Did you really think giving a 2 year old 3 hot dogs a day was healthy??? OMG give your head a shake lady.

celery extract

Where do I start... this product is just as bad as the other man made nitrates and nitrites. If you cannot pronounce it, you shouldn't eat it and if it is man made don't eat it. Hence, cold (deli) meats and all this hooplah about "Natural" is just a line to get us to buy these products. Cook a roast, slice it up, freeze it and you have luncheon meat.

Nitrates and Nitrates are two different things

First of all, please do some more research... Nitrates and Nitrites are two different things. NitrITES change into the cancer causing chemical N-Nitrosamenes. NitrATES do not. So it is important that when you are presenting or reviewing your information that you make sure you are using proper terminology and meaning. I will continue eating broccoli and celery and and other leafy green vegetables and my Schneider's natural meats... If you want to read further just google "What is the difference between nitrites and nitrates" Not to discredit the writer of this article, but I do believe clarification is in order. Also, home prepared is best and organic etc. It isn't always possible so I choose to do the best I can. Thanks for posting :)

nitrites / nitrates

Just so you know, preservatives in these kinds of foods are required by law to keep them safe for you and edible -- as no one wants to have people sick with c-botulinum. Celery powder as mentioned above is rich in nitrates which the celery culture converts to nitrites in levels specified by the law (100 ppm) in order to make the food safe.

Feeding kids 3 hot dogs per day every day, just because the package says "natural" is just plain silly. All things in moderation. The odd hot dog now and then should be fine for most people, whether they are using cultured celery powder or not. As was mentioned before, this food has way less artificial preservatives in it than your loaf of white bread. So don't worry, be happy, and enjoy your BBQ!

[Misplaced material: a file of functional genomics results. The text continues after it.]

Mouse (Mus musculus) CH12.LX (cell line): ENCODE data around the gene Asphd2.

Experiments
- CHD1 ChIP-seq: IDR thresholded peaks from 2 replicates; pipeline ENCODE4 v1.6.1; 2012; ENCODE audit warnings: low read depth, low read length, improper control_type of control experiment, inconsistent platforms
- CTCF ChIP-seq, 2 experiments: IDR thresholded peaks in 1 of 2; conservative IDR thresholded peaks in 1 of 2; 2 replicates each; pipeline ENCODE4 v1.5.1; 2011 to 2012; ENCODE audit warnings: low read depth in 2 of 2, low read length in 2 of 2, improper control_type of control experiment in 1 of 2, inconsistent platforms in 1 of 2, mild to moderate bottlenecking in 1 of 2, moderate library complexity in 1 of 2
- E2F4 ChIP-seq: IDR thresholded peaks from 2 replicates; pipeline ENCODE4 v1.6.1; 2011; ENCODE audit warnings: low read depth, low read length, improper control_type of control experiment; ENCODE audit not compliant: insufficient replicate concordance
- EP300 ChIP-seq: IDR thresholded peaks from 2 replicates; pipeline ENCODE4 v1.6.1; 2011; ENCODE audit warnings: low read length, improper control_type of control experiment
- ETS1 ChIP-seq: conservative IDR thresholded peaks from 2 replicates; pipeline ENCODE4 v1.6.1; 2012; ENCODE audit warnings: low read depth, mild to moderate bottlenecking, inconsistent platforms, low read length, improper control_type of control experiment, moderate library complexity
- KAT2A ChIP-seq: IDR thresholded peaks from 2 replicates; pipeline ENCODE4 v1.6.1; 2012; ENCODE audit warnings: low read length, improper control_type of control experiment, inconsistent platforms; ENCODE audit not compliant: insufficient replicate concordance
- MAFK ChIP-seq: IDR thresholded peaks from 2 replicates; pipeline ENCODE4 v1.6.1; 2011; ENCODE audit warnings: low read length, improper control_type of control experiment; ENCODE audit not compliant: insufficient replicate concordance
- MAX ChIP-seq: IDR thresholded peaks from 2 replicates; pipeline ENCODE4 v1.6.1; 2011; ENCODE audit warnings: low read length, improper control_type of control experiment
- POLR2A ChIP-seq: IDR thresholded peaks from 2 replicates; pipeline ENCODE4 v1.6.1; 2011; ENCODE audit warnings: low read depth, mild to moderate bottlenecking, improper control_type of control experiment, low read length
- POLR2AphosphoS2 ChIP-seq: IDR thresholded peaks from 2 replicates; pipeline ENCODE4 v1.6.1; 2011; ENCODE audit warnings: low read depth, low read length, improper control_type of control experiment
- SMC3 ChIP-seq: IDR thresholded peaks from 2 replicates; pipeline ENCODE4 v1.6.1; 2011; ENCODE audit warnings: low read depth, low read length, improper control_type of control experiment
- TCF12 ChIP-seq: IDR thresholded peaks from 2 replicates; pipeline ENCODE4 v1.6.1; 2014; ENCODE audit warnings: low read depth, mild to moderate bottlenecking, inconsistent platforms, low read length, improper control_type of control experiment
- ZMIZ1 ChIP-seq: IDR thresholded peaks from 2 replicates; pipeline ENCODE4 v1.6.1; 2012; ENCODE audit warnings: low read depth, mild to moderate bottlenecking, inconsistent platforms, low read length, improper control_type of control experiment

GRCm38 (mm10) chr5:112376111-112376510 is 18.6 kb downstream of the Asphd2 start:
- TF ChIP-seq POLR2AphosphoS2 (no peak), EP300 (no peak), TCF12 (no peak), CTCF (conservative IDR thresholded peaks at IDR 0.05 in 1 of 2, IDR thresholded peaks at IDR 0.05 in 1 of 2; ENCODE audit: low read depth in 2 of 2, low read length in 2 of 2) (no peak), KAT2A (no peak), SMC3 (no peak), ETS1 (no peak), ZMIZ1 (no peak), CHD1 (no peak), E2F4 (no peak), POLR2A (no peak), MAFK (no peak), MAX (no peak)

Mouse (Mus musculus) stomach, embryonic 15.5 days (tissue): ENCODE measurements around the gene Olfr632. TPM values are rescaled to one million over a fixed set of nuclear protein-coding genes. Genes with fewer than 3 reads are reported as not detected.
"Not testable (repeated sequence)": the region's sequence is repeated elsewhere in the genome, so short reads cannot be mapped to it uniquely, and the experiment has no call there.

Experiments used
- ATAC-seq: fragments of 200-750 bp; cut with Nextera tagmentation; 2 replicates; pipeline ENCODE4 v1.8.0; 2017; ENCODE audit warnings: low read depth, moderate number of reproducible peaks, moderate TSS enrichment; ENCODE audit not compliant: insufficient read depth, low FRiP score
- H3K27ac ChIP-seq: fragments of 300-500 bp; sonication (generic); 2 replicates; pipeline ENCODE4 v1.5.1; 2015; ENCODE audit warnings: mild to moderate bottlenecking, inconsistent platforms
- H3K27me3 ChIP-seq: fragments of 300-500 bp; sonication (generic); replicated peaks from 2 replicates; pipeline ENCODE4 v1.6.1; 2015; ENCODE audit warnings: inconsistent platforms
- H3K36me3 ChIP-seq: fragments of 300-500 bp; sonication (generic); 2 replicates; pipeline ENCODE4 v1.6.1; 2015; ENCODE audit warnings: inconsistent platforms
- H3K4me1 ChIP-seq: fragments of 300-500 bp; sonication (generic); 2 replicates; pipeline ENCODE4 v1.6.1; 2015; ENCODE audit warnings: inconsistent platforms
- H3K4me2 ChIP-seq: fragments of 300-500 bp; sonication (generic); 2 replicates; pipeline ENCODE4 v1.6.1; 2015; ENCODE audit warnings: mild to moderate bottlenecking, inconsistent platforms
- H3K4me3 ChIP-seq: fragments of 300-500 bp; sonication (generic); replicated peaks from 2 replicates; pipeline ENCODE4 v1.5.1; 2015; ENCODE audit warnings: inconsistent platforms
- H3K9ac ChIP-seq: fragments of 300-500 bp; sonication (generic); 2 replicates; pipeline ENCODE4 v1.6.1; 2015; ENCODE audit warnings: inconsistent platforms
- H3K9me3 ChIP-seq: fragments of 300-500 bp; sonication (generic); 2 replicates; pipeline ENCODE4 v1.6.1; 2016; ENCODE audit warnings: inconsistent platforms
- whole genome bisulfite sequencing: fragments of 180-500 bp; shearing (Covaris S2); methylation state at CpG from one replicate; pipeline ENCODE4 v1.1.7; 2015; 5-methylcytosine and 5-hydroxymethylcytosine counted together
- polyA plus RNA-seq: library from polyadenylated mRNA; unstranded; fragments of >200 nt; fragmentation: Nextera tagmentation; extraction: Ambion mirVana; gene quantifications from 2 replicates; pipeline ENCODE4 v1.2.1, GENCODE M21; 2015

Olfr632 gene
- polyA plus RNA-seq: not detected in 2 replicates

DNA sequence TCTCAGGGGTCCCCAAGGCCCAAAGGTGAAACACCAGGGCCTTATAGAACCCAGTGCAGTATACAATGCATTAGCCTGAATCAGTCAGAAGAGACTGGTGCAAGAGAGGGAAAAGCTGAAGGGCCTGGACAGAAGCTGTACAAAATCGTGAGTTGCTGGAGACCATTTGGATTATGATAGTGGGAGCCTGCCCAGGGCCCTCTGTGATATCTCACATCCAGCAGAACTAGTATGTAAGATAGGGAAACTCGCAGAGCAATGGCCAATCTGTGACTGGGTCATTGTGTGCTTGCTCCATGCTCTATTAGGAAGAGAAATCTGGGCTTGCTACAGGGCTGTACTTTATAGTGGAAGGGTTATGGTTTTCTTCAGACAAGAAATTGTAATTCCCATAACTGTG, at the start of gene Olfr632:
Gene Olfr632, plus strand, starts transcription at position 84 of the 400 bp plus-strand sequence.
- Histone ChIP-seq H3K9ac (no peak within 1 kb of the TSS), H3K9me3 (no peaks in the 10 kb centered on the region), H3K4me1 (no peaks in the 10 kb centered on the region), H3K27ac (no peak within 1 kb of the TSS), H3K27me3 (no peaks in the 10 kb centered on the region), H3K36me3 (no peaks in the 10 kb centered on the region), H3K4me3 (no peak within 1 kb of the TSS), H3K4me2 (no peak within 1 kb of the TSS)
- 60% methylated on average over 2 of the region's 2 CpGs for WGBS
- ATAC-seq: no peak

Natural meats

For years I have tried to duck and weave around Sodium Nitrate. Difficult but not imposssible. I like the meats preserved with good old Ascorbic Acid, vitamin C and not Nitrates.

Cultured Celery extract

Thanks for providing the timely information. I guess it is up to us as consumers to do our homework and decide what is healthy for us or not. In regards to the issue of naturally occurring nitrates being used in meat products (cultured celery extract) I am leaning towards abstinence. As a folk herbalist, I have learned that nature always provides the perfect balance in the herbs/foods she gives to us. As you have noted in your article, vitamin C is provided in the vegetables you had mentioned to balance the naturally occurring nitrates.

This keynote has been missed by the entire commercially prepared food industry as well as the pharmaceutical industry. You cannot isolate one chemical or nutrient etc. in order to benefit from it as you then creating an unbalanced form which will always cause some further imbalance. There is a synergy in food that has yet to be understood by mainstream science and industry.

On a personal note, I am highly sensitive to nitrites/nitrates in preserved meat and react with eczema within a day of consuming these products. Before the news of the celery extract, nitrate connection, I hesitantly tried a small portion of ham with this ingredient in it just to see how I would react. I was surprised when I felt the familiar tingle of eczema creeping in the next day. It was just a small amount that I was able to counteract with treatment (natural of course ; ) but it gave me pause and I decided that I would not try it again regardless of it's claims.

(Please note that with the increased use of fertilizers and over abundance of liquid manure sprayed on fields from confined feeding operations, we are now subjected to increased amounts of nitrates in the agricultural products we consume.)

I think that by stating on their label they have no added preservatives or that they use only natural ingredients, the processed meat manufacturers using cultured celery extract have been deliberately misleading. Just because they have cultured a “natural” ingredient to create a certain chemical does not make that chemical more or less harmful.

As others before me have mentioned, even if you are not sensitive to nitrates/ nitrites, "all things in moderation" is probably not a bad idea.

Basic Rule: Good food goes

Basic Rule: Good food goes bad.

If you have food that can last forever... it is bad for you.